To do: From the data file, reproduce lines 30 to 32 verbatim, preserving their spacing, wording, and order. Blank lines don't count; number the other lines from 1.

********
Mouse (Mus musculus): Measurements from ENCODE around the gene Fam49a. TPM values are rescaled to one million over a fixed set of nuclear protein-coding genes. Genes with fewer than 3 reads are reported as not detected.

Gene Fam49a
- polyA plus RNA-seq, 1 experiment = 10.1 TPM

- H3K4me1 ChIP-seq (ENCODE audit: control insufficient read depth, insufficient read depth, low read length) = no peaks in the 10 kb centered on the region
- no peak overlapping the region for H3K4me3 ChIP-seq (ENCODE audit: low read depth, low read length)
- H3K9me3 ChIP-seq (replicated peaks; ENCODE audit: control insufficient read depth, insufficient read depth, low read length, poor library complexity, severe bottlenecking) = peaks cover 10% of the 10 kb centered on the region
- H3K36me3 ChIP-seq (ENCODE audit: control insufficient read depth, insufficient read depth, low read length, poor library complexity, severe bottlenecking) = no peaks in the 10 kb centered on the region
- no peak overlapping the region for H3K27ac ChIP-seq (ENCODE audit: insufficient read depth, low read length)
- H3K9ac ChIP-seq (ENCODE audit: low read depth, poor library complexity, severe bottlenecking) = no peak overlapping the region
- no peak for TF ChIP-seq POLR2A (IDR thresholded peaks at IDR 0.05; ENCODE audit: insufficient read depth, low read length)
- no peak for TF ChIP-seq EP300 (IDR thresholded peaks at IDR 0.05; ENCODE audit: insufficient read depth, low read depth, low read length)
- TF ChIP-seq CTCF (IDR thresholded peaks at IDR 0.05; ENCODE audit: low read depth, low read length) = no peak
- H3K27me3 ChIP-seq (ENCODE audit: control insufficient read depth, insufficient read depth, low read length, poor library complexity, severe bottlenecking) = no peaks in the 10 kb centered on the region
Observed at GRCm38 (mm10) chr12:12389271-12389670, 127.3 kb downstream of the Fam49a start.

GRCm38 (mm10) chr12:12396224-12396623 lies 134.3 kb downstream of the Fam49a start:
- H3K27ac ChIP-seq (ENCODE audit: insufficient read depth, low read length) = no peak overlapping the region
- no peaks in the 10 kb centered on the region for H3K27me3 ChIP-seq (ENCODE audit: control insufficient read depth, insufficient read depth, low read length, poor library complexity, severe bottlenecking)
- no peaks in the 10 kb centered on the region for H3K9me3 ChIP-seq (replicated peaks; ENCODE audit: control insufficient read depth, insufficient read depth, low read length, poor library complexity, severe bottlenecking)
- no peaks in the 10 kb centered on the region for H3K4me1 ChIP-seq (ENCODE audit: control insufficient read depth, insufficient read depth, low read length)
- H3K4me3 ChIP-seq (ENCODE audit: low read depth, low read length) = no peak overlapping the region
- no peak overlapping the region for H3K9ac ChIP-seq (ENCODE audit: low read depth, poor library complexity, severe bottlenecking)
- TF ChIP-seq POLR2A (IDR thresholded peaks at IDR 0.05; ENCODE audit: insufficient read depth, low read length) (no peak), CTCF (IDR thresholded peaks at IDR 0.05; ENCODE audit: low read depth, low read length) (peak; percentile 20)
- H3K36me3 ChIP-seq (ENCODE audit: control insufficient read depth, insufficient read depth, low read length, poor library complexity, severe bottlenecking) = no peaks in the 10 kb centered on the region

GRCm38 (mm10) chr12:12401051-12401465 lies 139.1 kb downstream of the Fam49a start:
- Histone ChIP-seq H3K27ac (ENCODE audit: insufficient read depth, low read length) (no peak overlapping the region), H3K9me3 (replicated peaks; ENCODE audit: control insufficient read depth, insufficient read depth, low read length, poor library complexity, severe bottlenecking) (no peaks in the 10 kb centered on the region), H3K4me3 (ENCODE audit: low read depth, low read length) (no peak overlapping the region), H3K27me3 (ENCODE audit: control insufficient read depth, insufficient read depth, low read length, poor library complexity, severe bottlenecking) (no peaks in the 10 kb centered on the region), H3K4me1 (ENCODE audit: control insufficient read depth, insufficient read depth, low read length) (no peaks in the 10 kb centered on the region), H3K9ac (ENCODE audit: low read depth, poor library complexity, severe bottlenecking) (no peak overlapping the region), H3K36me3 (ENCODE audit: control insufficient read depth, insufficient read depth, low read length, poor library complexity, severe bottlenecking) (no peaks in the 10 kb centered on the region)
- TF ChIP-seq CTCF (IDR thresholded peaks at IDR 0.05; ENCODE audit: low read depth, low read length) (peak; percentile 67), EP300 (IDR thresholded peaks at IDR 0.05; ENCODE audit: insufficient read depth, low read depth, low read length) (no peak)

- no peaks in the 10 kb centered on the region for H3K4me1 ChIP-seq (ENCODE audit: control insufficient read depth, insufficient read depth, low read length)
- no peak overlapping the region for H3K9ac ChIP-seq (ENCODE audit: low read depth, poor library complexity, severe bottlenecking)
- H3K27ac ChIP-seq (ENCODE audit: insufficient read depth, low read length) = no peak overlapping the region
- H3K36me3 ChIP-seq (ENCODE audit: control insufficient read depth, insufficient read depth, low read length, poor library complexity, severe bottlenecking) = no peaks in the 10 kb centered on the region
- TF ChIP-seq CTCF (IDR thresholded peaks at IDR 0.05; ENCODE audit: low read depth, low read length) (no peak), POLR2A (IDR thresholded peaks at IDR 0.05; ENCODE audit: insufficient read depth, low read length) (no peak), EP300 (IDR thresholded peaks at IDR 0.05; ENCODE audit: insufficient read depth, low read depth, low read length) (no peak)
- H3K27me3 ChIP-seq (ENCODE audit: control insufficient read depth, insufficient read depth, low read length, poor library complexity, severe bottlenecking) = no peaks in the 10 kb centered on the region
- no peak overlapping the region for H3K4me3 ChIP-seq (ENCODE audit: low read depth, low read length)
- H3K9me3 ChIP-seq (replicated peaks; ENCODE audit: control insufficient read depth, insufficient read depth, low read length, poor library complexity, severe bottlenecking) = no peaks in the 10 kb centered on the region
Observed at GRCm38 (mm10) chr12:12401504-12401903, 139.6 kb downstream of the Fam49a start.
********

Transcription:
- H3K36me3 ChIP-seq (ENCODE audit: control insufficient read depth, insufficient read depth, low read length, poor library complexity, severe bottlenecking) = no peaks in the 10 kb centered on the region
- TF ChIP-seq CTCF (IDR thresholded peaks at IDR 0.05; ENCODE audit: low read depth, low read length) (no peak), POLR2A (IDR thresholded peaks at IDR 0.05; ENCODE audit: insufficient read depth, low read length) (no peak), EP300 (IDR thresholded peaks at IDR 0.05; ENCODE audit: insufficient read depth, low read depth, low read length) (no peak)
- H3K27me3 ChIP-seq (ENCODE audit: control insufficient read depth, insufficient read depth, low read length, poor library complexity, severe bottlenecking) = no peaks in the 10 kb centered on the region